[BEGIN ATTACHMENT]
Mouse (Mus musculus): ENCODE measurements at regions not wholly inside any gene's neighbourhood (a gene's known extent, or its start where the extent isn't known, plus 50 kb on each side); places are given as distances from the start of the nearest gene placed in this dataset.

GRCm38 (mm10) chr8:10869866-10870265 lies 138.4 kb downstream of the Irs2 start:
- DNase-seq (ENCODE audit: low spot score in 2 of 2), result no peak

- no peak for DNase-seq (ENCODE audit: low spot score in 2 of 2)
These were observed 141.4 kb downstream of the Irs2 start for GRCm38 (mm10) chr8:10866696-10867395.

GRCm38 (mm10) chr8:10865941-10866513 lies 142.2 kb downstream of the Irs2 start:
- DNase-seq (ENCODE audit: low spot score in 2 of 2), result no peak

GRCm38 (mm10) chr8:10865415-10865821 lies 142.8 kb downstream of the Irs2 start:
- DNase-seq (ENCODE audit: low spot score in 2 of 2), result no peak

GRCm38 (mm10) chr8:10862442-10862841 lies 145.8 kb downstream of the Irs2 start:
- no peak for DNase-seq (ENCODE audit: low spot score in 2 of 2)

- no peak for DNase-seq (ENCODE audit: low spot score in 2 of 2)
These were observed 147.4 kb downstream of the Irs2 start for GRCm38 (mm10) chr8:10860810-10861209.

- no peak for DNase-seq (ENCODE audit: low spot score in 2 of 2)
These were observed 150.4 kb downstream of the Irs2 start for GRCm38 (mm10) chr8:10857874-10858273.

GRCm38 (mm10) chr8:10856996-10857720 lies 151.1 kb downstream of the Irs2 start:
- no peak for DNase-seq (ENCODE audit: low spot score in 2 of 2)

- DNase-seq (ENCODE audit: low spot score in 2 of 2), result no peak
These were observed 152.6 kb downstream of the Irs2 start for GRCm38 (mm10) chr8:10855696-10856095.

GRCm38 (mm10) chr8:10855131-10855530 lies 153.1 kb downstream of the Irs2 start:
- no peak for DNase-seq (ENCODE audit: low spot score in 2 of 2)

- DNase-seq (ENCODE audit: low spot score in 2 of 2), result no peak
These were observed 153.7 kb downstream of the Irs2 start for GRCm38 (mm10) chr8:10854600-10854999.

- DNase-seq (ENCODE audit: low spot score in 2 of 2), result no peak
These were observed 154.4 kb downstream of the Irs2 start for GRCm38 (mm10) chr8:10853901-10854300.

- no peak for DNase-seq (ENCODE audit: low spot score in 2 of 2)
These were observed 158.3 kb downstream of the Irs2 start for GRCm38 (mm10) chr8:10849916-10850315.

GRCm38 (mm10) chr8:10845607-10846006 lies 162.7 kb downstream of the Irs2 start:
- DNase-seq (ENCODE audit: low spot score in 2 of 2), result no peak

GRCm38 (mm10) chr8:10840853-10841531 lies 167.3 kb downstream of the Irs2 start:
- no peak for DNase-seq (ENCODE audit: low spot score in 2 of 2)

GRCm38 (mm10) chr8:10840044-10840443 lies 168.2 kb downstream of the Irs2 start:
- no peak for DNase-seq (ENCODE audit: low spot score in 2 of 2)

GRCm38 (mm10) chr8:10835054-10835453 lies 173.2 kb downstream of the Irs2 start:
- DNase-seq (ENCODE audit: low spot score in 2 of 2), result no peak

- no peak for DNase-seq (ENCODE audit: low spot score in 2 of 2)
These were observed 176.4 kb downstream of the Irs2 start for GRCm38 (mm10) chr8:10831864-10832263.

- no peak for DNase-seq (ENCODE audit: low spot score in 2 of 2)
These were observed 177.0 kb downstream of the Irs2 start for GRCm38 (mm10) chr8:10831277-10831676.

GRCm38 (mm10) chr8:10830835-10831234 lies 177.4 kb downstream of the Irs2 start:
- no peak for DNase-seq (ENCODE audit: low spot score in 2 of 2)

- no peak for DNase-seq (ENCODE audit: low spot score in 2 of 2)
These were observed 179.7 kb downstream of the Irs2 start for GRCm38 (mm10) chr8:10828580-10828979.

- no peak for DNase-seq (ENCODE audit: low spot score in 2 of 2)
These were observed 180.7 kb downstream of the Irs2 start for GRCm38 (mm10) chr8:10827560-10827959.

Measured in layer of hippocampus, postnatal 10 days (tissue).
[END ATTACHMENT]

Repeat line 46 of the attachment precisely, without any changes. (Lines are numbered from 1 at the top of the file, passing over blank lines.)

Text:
Measured in layer of hippocampus, postnatal 10 days (tissue).